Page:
Court rejects Marrakesh bomb case appeal

Court rejects bomb case appeal and ups sentence to death for pair convicted in April 2011 attack.

    A view of the rubble inside the Argana cafe in Marrakech taken two days after a bomb blast in April [Reuters]

    A Moroccan appeal court has confirmed a death sentence against the mastermind of the April 2011 Marrakesh bombing that killed 17 people, and handed a death sentence to one of the others convicted.

    On Friday the chief judge of the court confirmed the death sentence against Adil Al-Othmani, the mastermind of the bombings, in which 17 people - among them Moroccan, French and Swiss nationals - were killed and dozens more wounded.

    It also converted the life term handed down to his chief accomplice Hakim Dah to a death sentence. But the death sentences are unlikely to be carried, with capital punishment in the process of being taken off the statutes. 

    The court also increased the jail sentences against six of the other men convicted at the original trial in October from six to 10 years and confirmed a two-year sentence against a ninth man.

    The appeal trial went ahead after the prosecutors appealed the original sentences. The appeal court sentences were in some respects harsher than what the prosecution had asked for.

    The prosecutor on Wednesday had only asked for the life sentence against Dah to be confirmed. But he had wanted harsher sentences against the seven other people convicted.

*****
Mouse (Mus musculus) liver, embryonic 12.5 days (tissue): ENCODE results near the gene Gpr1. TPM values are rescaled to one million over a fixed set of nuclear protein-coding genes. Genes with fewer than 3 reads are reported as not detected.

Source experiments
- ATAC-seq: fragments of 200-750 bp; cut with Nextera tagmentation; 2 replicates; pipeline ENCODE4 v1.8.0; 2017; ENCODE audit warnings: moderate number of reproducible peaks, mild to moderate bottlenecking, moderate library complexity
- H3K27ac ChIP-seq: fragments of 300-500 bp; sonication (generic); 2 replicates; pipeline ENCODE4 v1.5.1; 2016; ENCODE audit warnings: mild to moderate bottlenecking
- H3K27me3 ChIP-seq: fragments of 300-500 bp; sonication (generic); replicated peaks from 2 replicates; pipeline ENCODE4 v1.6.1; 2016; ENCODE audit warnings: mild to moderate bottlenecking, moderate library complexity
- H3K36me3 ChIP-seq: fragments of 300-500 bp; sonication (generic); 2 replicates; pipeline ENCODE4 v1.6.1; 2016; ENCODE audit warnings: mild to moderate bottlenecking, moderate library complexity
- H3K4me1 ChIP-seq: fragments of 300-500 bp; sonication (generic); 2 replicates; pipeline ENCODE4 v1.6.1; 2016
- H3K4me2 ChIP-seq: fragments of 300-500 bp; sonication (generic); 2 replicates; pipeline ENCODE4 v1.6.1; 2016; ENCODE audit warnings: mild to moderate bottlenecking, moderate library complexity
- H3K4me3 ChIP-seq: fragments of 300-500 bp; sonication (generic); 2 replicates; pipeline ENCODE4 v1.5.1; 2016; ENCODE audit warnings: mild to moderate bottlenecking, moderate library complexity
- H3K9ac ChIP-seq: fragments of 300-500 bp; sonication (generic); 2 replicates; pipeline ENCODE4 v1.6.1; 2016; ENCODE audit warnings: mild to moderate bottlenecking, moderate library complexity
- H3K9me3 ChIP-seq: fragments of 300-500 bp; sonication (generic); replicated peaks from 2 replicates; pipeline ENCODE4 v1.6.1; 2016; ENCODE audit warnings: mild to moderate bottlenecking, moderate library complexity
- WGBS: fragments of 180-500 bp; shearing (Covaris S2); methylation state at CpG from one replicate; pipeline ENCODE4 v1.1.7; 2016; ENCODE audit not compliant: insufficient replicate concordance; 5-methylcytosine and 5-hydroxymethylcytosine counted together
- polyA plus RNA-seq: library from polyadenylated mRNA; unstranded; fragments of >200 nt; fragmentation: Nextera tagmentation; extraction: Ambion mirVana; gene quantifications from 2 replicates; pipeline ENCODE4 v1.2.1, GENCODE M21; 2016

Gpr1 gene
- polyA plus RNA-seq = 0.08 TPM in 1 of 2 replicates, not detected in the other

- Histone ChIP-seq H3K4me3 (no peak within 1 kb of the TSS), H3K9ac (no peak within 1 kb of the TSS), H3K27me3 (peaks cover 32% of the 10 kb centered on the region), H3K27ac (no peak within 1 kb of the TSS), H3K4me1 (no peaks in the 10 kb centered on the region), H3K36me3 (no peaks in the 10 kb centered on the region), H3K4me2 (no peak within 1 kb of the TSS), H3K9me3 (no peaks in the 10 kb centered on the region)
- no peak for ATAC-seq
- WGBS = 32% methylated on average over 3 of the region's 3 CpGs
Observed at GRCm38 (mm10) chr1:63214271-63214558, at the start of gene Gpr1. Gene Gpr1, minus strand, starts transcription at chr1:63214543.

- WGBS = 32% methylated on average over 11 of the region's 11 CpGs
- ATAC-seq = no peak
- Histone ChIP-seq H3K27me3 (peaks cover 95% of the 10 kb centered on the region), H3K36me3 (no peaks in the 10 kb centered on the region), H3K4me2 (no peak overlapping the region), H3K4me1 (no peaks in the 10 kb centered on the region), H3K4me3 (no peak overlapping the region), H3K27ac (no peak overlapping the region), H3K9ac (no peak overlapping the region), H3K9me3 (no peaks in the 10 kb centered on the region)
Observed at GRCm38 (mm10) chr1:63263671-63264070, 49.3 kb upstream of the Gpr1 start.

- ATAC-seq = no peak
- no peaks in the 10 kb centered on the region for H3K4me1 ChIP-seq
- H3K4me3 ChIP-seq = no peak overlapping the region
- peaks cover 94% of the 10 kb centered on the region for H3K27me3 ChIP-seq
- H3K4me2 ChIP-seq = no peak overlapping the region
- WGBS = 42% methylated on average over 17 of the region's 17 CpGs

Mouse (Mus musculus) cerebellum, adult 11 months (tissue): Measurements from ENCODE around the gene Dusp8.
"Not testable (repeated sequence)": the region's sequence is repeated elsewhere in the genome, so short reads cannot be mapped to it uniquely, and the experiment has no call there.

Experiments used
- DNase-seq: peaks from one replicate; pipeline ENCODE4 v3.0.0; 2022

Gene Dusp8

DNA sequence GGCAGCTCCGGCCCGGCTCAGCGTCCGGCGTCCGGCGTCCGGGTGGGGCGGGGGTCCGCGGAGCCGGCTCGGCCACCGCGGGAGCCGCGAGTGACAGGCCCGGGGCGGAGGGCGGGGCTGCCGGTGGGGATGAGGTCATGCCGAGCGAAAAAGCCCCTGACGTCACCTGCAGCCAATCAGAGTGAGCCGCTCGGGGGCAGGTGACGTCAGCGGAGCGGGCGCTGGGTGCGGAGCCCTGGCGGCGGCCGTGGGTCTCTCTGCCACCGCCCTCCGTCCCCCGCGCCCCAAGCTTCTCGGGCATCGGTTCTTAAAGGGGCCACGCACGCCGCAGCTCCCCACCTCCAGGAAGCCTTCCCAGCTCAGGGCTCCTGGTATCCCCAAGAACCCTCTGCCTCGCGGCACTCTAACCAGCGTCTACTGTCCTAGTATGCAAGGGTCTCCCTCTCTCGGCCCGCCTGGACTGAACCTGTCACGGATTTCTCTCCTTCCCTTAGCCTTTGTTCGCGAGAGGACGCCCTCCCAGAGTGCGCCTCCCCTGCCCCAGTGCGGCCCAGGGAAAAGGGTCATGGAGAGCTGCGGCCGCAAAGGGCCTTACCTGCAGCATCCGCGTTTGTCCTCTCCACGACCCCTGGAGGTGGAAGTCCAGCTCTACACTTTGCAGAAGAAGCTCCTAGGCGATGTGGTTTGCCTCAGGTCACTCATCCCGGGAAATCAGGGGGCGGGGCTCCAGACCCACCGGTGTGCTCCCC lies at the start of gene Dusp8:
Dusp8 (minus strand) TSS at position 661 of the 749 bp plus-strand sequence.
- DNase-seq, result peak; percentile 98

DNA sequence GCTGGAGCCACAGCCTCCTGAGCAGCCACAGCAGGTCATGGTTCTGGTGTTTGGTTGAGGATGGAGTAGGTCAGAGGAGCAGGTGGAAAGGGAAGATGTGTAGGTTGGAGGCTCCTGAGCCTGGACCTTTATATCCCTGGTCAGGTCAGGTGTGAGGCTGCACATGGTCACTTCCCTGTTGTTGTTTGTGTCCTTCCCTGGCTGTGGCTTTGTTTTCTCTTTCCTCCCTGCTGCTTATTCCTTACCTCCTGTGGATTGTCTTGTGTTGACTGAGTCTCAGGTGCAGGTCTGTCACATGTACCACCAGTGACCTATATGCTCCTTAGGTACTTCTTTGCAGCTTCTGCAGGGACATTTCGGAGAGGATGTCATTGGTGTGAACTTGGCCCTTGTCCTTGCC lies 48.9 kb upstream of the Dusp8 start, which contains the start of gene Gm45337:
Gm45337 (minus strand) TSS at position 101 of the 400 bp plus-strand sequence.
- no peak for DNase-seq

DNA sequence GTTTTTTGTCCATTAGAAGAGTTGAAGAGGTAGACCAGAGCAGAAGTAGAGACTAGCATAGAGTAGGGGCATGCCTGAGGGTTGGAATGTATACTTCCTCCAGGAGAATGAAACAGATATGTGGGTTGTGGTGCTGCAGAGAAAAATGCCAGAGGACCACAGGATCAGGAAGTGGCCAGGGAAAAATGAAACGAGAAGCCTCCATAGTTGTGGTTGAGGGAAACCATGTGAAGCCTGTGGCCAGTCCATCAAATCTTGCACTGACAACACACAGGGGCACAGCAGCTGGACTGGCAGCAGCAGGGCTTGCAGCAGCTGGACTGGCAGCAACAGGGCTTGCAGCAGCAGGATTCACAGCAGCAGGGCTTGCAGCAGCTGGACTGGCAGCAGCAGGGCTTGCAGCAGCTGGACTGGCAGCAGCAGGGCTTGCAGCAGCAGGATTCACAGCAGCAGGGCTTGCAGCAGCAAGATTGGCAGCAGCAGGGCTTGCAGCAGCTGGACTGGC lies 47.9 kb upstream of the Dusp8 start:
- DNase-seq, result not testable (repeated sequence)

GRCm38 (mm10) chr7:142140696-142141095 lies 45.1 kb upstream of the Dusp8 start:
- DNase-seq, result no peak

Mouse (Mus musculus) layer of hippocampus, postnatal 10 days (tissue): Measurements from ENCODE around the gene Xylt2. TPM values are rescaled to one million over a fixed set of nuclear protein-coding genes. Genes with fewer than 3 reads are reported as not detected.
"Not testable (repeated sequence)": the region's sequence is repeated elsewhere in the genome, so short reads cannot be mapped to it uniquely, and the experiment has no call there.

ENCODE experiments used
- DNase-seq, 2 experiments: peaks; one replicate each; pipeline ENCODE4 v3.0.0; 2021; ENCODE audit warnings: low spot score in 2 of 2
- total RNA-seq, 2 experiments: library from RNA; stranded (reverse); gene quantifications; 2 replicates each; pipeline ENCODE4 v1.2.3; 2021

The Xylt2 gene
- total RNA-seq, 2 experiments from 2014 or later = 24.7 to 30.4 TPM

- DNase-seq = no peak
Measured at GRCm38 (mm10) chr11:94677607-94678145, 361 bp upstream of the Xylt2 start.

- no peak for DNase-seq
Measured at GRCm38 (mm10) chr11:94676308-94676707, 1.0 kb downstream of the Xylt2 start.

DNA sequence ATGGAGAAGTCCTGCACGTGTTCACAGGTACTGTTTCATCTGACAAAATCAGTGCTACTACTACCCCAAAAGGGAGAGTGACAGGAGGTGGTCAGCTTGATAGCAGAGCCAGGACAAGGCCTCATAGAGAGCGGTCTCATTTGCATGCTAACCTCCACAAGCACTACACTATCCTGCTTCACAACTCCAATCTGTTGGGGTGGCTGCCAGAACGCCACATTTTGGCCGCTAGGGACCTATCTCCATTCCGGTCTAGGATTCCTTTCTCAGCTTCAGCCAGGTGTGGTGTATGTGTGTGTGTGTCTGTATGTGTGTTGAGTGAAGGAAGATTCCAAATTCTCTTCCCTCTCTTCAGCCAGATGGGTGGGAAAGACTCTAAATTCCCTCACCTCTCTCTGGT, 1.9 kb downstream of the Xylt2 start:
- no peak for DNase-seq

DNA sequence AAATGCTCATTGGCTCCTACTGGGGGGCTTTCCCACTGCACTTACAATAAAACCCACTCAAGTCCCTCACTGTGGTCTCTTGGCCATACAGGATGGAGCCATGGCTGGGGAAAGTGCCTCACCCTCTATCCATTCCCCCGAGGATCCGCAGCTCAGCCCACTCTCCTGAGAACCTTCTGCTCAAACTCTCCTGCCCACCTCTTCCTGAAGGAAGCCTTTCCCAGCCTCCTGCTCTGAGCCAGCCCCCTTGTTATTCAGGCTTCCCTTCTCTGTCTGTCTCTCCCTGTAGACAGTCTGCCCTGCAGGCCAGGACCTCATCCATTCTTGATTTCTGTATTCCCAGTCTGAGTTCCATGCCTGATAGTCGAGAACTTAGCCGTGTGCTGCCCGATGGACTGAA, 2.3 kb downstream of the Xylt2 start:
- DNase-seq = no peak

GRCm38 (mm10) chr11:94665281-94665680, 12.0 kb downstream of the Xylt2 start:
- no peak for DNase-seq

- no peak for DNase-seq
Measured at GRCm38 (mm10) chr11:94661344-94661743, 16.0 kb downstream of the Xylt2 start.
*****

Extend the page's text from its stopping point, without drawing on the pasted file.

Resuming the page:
The defendants denied many of the charges against them during the trial.

    One of the defendants' lawyers, Khalil Idrissi, criticised the "harsh" sentences, which he said were an "act of complacency" towards the families of the victims and their countries.

    Another defence lawyer said the "court increased the punishments of several defendants who had nothing to do with this crime".

    But relatives of the French victims welcomed the tougher sentences. "Now I can grieve," Jacques Maude, who was close to one victim, told AFP.

    Capital punishment has not been carried out in Morocco since 1992 and is about to be formally wiped off the book, with a new constitution voted through in July explicitly affirming "the right to life".

    The Marrakesh bombing was the deadliest in the north African kingdom since attacks in the coastal city of Casablanca in 2003 which killed 33 people and 12 bombers.

    SOURCE: Agencies


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